The cultivation of his excellent homestead of one hundred and sixty acres in Warren township has engaged the attention of James H. Freetly for over thirty years. His birth occurred in Henderson county, Illinois, on the 6th of November, 1848, his parents being John L. and Mary (Robins) Freetly, natives of Pennsylvania, the father being of German extraction. Mr. Freetly, who was a linguist of unusual ability, speaking seven different languages fluently, acquired his education in Pittsburg. He was a minister of the Presbyterian church, being identified with that profession for over forty years, during the greater portion of which time he was engaged in home missionary work. During the latter years of his life he was a resident of Henderson county, Illinois, and there he passed away in December, 1896, at the age of sixty-four years. Mrs. Freetly preceded him in 1891. To Mr. and Mrs. Freetly were born seven children, the order of their birth being as follows: Margaret Jane, who is a resident of Gray, Audubon county, Iowa ; John Logan, who died in childhood ; David, who passed away at the age of eight; James H., our subject; William, who is a farmer of Gray, Audubon county, Iowa; Mary Elizabeth, also a resident of Gray; and Joseph E., who died at the age of forty-two years.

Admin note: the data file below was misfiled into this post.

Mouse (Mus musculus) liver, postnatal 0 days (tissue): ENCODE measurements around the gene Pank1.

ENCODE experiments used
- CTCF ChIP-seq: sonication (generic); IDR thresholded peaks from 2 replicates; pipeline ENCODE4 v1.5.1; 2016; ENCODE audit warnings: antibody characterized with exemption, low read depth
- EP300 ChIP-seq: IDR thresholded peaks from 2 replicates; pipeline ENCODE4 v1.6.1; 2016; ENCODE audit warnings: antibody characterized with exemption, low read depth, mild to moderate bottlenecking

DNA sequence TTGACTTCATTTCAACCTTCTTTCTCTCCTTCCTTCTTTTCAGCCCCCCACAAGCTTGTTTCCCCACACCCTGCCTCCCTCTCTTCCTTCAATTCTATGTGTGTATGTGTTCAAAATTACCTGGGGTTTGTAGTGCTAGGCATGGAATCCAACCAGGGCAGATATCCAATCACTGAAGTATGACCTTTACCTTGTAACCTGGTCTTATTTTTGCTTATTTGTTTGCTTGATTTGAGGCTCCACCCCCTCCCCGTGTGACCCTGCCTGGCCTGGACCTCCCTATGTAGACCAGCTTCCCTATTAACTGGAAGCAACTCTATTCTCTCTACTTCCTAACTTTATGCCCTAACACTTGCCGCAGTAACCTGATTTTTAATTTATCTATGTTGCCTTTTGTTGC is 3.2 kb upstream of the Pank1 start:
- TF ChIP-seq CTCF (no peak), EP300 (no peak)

James H. Freetly was reared at home, remaining a member of the parental household until he was twenty-three years old. In the acquirement of his education he attended the district schools of Lee county and the public schools of DeKalb county, Illinois. For seven years after leaving home he herded cattle in the swamps, following which he moved to Iowa, locating in Carroll county. During the first years of his residence here he farmed as a renter in the vicinity of Arcadia. At the expiration of that time he had acquired sufficient capital to enable him to buy one hundred and sixty acres of land on section 16, which forms his present homestead. He has resided continuously on this place ever since settling here in 1879, with the exception of the year 1909 when he removed to Manning, but he returned to his farm in 1910. Mr. Freetly owns one of the well-improved and highly cultivated properties of the township, which is plentifully stocked with a high grade of cattle and hogs. He has always engaged in general farming, but also has a very fine orchard containing one hundred bearing fruit trees, which have proven to be very lucrative. One of the desirable things about this very attractive homestead is the excellent water to be found there. By means of close application and unceasing effort, assisted by Mrs. Freetly's capable supervision of the household affairs, he has acquired a very comfortable competence in addition to his homestead, besides which, in 1908, he purchased one hundred and sixty acres of land in Wells county, North Dakota.